Today we will complete, test, and modify your catapults
On the testing (today or Wednesday). You will have a distance and a target. We will measure the distance of first contact to the closest edge of the target. During the official trials you get two tries. When you launch, describe the operation of your device. Use correct motion concepts. Describe how you tested the device and your reasoning in the original construction and in the modifications.
Observe every launch of every device. Take note of the diversity of designs and how your classmates describe, build, operate, think and reason.
CONSTRUCTING, OPERATING, INVESTIGATING A MOTION DEVICE
Design a catapult that can launch a clay ball into a 0.5m x 0.5m square from at least 3m away.
- Supplies available in the Makerspace
- Other materials with permission
- Clay for projectiles
- Digital balance
- Measuring tape / meter sticks
- With your partner discuss theories on how a catapult works (note it may not employ a slingshot).
- With your partner, design a catapult that you can make from materials in the Makerspace (you will have one period for construction and trials).Plan an experiment to gather data about how far clay balls of different masses (you will be given a mass range to work within) can be launched by your catapult. You will need to have a data table to record your results.
- Explain how you will test and trial your catapult. What data will you gather? How will you record it?
- Construct your catapult with your partner and and begin testing it. How can you improve the initial design? Once you have tested it do you need to make changes to the design? Can you make it more accurate or shoot farther?
- Take picture of the designing and building process
- Once everyone has finished construction each team will get two chances to land a clay ball into the square from at least 3m away. You will need to use your trial data to determine where you will place the catapult so that the ball lands in the square. A digital balance will be available to determine the mass of the various clay balls you trial and the one you are given during the competition.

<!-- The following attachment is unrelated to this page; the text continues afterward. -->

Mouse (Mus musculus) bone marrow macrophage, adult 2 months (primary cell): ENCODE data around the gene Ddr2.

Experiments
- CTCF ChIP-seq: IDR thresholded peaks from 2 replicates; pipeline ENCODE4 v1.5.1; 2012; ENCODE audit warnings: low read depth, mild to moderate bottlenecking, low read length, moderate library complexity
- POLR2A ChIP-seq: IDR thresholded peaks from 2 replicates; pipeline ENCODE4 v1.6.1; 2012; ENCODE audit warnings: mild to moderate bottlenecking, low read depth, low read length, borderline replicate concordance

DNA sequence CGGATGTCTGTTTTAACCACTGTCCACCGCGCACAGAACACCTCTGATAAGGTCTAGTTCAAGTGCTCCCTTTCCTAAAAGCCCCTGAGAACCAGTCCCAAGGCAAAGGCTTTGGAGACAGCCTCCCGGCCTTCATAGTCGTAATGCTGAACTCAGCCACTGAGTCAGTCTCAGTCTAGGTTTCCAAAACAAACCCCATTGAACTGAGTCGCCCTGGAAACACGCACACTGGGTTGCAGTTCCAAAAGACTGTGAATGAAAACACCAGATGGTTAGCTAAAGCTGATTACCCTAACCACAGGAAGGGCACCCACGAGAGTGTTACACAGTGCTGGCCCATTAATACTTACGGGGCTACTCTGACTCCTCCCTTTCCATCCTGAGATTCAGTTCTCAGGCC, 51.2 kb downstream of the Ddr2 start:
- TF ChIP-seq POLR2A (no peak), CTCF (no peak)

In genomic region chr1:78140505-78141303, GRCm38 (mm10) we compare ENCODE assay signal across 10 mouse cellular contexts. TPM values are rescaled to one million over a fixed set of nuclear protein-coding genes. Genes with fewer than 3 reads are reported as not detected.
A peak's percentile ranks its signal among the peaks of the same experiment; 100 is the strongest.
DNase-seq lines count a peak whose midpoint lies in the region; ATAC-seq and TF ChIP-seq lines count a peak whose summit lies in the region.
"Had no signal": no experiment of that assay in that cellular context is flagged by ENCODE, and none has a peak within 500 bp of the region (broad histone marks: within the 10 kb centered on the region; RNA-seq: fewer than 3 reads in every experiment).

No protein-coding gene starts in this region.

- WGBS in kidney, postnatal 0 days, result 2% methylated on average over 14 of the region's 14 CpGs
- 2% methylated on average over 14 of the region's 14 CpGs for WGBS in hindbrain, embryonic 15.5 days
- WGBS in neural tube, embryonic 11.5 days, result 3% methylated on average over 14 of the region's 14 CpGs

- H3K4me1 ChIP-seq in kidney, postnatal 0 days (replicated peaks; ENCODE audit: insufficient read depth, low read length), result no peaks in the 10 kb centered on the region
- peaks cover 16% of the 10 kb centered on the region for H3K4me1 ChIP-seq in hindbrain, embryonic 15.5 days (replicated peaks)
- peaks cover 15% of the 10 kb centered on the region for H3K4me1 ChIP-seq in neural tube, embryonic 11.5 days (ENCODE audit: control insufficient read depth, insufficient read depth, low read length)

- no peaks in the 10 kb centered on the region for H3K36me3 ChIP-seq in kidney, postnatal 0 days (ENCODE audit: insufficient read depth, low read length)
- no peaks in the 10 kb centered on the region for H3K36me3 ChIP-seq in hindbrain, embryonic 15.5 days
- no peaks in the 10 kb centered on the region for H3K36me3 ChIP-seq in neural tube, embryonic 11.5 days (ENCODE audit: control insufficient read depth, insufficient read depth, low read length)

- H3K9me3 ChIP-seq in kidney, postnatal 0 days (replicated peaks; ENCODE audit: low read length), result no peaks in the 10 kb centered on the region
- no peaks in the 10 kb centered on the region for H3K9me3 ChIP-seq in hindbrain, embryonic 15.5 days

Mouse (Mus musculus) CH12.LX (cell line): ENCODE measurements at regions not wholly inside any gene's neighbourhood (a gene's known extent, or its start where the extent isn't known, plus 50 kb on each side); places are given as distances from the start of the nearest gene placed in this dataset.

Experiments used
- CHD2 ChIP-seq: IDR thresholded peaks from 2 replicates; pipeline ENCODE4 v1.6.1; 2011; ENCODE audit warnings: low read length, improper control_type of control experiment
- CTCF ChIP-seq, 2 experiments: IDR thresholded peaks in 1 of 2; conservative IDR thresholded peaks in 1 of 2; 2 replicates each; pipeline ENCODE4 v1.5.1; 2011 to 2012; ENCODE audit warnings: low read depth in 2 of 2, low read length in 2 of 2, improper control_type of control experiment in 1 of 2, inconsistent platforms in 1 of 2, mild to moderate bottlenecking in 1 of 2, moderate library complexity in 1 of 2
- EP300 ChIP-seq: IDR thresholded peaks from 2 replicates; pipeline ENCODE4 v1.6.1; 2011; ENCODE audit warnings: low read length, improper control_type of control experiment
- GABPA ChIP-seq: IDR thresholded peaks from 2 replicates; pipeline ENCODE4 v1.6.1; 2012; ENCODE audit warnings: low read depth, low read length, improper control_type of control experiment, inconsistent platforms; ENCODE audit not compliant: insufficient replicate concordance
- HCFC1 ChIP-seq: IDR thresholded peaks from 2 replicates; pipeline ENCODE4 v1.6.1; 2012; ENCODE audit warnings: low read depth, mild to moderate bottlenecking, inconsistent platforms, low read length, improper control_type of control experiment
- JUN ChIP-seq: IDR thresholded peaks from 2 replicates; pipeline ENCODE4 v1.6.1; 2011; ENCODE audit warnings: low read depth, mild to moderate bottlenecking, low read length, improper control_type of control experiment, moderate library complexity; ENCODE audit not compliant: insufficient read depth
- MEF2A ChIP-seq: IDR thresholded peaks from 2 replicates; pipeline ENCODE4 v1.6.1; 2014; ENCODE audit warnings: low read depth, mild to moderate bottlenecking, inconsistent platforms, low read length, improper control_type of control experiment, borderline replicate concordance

- You will have one class period to design and build the catapult. Trials will be during the next class period. All catapults will be stored in the classroom to keep them safe.
As you work with your catapult think of how the following concepts apply:
Inertia (Newton’s 1st Law)
Force (Newton’s 2nd Law)
Contact and non-contact forces
Equal and opposite forces (Newton’s 3rd Law)
Momentum and conservation of momentum
- How could you describe the action of the catapult, the results of systematic trials, and the relevance of ideas about motion (see list above) in a poster that uses no words and now numerals–a totally visual explanation?
- EVERYTHING IS DUE AT THE END OF CLASS ON FRIDAY 17 NOVEMBER
PRODUCT: Design a (physical) poster (using no words and no numerals) that shows:
- What you consider to be a typical catapult launch and flight of the projectile.
- The results from your tests of the parameters of performance.
- How you tried to hit the target (your thinking and calibrating).
- How Newton’s 3 Laws of Motion apply. Consider BOTH the catapult and the projectile. (Think carefully about when the speed/velocity is changing and when it is constant. Think about where forces appear in the launch and flight and identify the paired 3rd law forces).
- How the principle of the Conservation of Momentum applies.
Take a clear and focused picture of your poster and upload to your DSN.
Write a summary along with the picture of your poster explaining your poster and upload in your DSN.
Write a reflection after the summary describing what you have learned about motion from working with and observing the catapults. What has surprised you? What questions about motion and catapults do you still have? Record the reflection in your DSN.
- Upload a photo or video from one of your launches to your DSN.
- STANDARDS FROM POWERSCHOOL
- 7.SC.BTH.A.3 – Planning and carrying out investigations
- 7.SC.BTH.B.7 – 7. Stability and Change
- 7.SC.BTH.C.1 – PS2.A: Forces and Motion